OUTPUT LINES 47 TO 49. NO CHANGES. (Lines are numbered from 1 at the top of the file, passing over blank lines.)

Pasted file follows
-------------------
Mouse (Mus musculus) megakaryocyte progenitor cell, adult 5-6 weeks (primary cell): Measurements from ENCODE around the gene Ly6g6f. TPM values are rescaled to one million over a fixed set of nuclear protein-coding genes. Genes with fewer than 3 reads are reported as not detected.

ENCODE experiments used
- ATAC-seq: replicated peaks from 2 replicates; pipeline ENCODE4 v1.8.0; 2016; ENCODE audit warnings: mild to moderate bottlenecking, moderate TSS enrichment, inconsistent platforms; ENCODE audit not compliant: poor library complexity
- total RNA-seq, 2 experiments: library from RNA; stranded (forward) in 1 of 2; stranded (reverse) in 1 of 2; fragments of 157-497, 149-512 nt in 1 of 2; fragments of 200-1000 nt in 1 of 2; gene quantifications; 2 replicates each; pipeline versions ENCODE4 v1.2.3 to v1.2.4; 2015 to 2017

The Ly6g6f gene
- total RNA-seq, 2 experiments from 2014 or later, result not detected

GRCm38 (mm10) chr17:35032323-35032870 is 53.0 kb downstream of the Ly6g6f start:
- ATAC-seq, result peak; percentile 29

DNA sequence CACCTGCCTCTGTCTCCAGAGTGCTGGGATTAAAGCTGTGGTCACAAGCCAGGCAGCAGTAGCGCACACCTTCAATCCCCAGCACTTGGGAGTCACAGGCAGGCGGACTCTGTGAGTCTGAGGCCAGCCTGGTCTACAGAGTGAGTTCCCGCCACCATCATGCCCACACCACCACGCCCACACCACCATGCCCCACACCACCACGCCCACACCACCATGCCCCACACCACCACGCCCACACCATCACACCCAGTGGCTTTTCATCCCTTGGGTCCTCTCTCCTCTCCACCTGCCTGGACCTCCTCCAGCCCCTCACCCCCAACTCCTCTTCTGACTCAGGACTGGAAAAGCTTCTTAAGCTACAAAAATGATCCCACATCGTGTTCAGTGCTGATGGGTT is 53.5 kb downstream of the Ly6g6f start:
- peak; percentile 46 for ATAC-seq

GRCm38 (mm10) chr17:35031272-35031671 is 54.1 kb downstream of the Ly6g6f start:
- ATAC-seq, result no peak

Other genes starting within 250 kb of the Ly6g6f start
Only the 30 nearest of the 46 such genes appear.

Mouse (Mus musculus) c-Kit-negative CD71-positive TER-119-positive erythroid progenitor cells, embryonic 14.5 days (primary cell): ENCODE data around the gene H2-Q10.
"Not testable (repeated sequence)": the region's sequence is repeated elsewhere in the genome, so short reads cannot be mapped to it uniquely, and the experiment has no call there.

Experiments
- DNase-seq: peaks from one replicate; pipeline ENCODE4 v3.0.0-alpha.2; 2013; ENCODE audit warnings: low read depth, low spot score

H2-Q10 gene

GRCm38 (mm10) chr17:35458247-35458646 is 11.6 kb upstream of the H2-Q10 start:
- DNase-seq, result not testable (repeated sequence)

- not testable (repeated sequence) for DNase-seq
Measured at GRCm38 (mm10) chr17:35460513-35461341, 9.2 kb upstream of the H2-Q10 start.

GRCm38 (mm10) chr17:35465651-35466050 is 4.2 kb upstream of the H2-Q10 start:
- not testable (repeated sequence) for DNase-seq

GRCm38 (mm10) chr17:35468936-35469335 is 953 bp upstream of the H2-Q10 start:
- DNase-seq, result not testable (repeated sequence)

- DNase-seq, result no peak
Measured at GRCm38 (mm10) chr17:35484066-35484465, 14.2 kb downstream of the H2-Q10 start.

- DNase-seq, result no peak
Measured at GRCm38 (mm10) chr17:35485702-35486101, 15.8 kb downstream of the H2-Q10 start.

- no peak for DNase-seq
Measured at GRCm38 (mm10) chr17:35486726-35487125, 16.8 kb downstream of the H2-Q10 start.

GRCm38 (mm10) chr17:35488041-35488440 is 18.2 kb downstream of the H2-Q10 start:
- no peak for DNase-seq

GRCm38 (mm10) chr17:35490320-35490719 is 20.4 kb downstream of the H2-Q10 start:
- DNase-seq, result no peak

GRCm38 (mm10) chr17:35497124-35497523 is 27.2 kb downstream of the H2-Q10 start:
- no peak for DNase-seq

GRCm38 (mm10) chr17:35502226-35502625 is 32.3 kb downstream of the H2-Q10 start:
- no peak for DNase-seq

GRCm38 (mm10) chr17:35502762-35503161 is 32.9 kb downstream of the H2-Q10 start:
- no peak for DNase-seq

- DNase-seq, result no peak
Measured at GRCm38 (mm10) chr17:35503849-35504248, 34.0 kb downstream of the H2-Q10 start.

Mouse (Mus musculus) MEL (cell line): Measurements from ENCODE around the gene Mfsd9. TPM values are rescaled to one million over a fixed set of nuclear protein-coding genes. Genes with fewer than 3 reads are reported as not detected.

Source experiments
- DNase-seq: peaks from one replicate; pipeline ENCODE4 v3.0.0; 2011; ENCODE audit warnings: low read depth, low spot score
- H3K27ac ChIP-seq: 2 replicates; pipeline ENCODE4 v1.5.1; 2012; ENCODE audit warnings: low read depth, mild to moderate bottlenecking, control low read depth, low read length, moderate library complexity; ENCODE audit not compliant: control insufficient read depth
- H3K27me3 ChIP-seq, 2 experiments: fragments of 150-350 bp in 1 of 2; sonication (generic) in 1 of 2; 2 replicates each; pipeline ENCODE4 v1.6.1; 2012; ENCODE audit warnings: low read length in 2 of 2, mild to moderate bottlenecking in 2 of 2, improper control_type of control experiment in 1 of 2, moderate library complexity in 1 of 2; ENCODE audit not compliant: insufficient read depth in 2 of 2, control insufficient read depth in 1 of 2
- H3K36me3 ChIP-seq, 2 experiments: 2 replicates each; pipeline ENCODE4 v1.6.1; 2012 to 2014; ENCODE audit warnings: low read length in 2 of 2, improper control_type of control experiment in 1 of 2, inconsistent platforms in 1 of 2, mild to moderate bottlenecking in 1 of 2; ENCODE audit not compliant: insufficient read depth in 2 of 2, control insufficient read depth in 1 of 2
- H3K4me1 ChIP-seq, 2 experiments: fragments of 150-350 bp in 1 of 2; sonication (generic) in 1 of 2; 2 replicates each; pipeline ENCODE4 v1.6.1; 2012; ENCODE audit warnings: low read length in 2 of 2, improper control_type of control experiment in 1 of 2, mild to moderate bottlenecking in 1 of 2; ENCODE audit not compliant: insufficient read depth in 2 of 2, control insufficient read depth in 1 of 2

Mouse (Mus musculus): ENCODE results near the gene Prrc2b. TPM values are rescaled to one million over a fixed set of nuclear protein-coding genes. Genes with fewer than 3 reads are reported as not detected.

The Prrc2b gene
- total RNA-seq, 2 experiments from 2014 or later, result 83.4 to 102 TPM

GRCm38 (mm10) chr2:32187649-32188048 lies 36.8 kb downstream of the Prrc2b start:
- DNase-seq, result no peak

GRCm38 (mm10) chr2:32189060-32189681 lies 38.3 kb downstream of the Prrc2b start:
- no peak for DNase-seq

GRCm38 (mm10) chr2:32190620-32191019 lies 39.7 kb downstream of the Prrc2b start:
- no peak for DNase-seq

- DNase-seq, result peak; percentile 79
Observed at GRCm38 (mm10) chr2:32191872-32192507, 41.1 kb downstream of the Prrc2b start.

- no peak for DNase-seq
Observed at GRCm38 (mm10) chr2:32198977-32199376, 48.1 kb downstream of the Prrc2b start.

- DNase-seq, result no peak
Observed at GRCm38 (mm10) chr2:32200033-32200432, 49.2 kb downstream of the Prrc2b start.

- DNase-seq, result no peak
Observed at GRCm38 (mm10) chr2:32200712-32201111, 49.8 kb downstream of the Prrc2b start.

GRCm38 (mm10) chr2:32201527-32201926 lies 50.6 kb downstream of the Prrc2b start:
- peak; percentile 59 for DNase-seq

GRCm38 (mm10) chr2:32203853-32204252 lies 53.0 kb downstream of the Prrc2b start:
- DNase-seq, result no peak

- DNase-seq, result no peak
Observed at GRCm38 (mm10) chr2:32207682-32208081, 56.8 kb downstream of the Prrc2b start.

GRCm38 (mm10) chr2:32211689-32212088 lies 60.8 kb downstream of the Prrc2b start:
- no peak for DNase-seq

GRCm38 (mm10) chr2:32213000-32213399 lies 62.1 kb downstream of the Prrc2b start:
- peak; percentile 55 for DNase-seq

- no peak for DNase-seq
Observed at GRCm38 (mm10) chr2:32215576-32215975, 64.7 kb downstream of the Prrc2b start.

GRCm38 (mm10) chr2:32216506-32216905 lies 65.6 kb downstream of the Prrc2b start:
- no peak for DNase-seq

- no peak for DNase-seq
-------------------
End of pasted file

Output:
Source experiments
- DNase-seq: peaks from one replicate; pipeline ENCODE4 v3.0.0; 2011; ENCODE audit warnings: low read depth, low spot score
- H3K27ac ChIP-seq: 2 replicates; pipeline ENCODE4 v1.5.1; 2012; ENCODE audit warnings: low read depth, mild to moderate bottlenecking, control low read depth, low read length, moderate library complexity; ENCODE audit not compliant: control insufficient read depth